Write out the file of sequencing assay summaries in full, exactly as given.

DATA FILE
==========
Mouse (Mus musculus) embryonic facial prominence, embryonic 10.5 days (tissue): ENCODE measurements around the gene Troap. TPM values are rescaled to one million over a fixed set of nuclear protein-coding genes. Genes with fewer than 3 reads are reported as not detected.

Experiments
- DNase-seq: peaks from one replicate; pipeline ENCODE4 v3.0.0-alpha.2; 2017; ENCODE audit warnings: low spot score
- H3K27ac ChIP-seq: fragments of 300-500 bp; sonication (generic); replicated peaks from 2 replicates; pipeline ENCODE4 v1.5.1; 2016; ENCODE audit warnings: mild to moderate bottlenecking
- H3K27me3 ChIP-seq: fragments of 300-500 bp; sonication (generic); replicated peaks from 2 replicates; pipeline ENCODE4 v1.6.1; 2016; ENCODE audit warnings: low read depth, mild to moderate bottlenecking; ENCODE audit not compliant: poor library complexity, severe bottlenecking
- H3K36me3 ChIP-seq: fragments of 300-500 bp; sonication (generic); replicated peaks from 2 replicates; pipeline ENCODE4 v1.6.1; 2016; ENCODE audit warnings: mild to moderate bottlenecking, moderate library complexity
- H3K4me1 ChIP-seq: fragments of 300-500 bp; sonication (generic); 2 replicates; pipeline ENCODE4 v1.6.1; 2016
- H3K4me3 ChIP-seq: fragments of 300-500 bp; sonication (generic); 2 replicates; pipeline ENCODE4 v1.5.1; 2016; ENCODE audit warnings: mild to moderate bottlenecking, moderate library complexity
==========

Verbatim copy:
Mouse (Mus musculus) embryonic facial prominence, embryonic 10.5 days (tissue): ENCODE measurements around the gene Troap. TPM values are rescaled to one million over a fixed set of nuclear protein-coding genes. Genes with fewer than 3 reads are reported as not detected.

Experiments
- DNase-seq: peaks from one replicate; pipeline ENCODE4 v3.0.0-alpha.2; 2017; ENCODE audit warnings: low spot score
- H3K27ac ChIP-seq: fragments of 300-500 bp; sonication (generic); replicated peaks from 2 replicates; pipeline ENCODE4 v1.5.1; 2016; ENCODE audit warnings: mild to moderate bottlenecking
- H3K27me3 ChIP-seq: fragments of 300-500 bp; sonication (generic); replicated peaks from 2 replicates; pipeline ENCODE4 v1.6.1; 2016; ENCODE audit warnings: low read depth, mild to moderate bottlenecking; ENCODE audit not compliant: poor library complexity, severe bottlenecking
- H3K36me3 ChIP-seq: fragments of 300-500 bp; sonication (generic); replicated peaks from 2 replicates; pipeline ENCODE4 v1.6.1; 2016; ENCODE audit warnings: mild to moderate bottlenecking, moderate library complexity
- H3K4me1 ChIP-seq: fragments of 300-500 bp; sonication (generic); 2 replicates; pipeline ENCODE4 v1.6.1; 2016
- H3K4me3 ChIP-seq: fragments of 300-500 bp; sonication (generic); 2 replicates; pipeline ENCODE4 v1.5.1; 2016; ENCODE audit warnings: mild to moderate bottlenecking, moderate library complexity